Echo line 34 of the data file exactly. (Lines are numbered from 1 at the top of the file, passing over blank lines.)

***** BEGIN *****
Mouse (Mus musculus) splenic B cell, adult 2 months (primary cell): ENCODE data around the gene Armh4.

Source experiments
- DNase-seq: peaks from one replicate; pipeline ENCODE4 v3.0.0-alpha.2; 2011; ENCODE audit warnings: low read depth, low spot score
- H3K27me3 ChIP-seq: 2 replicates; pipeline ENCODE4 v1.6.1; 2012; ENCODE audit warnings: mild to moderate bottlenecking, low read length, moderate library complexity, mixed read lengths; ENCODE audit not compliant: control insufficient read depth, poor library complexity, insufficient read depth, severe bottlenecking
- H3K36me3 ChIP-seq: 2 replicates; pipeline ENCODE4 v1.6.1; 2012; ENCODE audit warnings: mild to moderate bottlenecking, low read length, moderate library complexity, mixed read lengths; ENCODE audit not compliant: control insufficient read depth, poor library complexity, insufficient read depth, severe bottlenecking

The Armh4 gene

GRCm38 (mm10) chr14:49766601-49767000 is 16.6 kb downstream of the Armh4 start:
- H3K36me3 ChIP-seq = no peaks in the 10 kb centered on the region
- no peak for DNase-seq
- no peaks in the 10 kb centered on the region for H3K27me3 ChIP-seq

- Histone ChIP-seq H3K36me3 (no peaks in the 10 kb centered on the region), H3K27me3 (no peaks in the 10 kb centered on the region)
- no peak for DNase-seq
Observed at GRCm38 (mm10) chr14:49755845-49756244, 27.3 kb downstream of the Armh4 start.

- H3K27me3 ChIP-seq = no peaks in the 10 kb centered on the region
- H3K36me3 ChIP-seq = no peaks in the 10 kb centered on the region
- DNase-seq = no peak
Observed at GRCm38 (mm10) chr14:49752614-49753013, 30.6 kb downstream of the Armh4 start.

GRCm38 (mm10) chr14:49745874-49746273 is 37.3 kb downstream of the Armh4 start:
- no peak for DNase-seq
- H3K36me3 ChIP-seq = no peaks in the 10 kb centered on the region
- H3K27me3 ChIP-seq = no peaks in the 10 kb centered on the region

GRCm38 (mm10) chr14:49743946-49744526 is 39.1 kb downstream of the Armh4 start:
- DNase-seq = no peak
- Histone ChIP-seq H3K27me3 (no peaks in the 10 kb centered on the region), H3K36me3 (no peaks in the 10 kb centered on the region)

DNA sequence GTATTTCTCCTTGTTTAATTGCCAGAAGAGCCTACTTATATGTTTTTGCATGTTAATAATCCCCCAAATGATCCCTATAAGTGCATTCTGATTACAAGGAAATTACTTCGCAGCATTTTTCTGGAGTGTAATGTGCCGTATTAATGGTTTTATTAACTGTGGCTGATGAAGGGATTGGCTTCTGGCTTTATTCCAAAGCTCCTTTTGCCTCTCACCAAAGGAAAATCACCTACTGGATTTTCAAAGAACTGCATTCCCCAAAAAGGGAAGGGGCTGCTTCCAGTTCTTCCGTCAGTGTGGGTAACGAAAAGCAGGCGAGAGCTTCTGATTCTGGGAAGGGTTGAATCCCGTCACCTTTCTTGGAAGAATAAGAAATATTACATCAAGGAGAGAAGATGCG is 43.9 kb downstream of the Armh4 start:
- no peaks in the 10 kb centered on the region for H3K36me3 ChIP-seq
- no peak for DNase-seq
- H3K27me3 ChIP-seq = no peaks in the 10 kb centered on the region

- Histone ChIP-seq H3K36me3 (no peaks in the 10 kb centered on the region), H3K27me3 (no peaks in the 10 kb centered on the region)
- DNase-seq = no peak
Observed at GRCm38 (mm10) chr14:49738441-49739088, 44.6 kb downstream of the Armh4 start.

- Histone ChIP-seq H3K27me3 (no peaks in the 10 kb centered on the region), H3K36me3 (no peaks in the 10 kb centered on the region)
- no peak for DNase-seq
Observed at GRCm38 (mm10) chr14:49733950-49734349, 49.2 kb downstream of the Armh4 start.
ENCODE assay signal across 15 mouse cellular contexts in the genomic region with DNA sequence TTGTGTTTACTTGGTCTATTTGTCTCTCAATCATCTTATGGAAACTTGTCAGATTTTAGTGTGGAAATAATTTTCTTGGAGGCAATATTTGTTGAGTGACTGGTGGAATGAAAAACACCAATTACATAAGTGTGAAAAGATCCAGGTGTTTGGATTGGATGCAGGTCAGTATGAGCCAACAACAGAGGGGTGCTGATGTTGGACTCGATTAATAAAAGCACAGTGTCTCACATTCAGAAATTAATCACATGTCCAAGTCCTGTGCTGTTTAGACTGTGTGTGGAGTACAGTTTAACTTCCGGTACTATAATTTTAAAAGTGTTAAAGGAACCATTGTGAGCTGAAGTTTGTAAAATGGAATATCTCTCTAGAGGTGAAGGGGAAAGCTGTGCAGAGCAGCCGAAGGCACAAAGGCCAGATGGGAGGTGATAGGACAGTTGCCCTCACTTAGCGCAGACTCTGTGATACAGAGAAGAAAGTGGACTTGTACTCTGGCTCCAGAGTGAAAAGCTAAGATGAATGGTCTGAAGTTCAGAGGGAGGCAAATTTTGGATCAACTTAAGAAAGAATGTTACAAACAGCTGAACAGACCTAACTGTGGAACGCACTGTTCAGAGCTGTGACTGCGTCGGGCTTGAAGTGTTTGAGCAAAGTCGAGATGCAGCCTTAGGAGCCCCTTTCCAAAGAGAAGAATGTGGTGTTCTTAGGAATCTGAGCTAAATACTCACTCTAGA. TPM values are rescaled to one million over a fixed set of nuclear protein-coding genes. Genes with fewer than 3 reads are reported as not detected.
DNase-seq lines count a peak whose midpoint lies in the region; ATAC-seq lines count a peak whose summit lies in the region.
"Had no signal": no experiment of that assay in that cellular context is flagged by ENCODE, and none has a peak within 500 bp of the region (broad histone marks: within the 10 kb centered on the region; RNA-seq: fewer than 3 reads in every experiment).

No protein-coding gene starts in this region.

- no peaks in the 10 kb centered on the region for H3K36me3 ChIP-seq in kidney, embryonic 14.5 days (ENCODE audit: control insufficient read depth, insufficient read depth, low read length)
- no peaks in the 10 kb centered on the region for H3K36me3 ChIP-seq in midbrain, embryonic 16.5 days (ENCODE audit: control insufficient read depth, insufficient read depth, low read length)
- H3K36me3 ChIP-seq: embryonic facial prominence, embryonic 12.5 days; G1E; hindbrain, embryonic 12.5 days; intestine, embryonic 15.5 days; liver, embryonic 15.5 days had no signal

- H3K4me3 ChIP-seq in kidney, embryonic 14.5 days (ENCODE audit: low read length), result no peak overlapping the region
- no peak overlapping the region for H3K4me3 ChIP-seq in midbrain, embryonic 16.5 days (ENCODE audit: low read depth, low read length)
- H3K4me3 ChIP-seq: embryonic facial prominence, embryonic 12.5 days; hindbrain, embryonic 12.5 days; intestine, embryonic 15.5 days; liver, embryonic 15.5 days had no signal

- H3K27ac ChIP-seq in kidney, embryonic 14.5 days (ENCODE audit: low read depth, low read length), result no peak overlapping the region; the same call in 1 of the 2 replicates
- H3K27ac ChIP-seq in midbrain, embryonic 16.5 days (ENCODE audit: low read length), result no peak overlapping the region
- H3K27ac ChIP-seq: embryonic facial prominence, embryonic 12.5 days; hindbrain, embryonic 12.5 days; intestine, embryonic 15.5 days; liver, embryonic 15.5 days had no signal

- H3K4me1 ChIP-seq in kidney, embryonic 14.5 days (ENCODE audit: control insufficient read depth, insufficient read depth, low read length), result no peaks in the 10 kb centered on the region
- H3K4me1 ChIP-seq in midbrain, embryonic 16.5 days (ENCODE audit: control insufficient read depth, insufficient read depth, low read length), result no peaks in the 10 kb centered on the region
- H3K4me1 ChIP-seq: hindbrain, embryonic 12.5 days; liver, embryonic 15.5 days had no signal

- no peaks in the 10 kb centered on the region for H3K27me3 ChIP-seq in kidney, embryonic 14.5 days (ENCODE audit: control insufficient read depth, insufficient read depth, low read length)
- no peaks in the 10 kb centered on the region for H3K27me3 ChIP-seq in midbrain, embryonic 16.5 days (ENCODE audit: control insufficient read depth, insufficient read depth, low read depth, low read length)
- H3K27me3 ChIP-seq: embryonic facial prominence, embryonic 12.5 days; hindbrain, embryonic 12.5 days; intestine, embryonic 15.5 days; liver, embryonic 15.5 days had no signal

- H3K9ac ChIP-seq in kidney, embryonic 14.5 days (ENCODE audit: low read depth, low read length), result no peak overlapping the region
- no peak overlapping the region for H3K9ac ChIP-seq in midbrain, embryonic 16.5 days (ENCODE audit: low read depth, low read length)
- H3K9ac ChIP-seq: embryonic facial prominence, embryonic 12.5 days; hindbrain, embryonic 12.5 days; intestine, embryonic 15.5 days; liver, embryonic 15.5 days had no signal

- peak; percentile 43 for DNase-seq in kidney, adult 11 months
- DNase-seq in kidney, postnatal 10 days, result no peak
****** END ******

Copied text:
Observed at GRCm38 (mm10) chr14:49733950-49734349, 49.2 kb downstream of the Armh4 start.